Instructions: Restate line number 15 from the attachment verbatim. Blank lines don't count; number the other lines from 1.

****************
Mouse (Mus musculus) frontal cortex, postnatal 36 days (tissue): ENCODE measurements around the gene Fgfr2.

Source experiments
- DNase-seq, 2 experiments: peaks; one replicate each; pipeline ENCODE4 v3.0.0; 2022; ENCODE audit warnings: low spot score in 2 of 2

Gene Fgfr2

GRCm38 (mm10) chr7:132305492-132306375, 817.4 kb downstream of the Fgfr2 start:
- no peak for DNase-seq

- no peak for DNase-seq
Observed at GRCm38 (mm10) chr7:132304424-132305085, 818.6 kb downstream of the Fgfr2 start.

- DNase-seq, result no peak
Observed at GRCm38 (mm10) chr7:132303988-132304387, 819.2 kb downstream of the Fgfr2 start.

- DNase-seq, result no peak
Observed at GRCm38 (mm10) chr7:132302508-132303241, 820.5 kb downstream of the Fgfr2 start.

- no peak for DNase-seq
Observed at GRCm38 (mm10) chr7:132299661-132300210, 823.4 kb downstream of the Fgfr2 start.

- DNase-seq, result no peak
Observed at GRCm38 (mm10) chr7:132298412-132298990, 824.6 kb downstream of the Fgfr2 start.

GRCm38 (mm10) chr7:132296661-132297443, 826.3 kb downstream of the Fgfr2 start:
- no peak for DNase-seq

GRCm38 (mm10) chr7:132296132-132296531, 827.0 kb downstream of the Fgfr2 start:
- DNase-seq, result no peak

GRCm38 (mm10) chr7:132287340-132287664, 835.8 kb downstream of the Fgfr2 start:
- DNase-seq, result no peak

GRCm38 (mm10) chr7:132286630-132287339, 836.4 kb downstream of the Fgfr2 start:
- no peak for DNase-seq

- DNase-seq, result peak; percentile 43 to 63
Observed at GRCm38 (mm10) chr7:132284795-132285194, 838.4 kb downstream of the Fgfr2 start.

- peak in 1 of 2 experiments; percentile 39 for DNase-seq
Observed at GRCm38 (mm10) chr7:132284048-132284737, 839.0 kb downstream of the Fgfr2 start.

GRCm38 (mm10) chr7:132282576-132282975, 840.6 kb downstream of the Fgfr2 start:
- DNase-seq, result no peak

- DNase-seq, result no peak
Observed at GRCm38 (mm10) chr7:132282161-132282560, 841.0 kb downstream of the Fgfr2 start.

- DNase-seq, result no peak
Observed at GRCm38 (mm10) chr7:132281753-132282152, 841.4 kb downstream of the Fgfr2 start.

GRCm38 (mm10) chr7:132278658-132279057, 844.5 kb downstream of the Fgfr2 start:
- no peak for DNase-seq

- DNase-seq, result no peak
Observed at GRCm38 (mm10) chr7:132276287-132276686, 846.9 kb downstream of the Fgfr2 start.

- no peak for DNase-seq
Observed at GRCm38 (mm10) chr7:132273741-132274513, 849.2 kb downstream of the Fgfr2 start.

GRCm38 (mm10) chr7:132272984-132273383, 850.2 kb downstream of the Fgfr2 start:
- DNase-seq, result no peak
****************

- DNase-seq, result no peak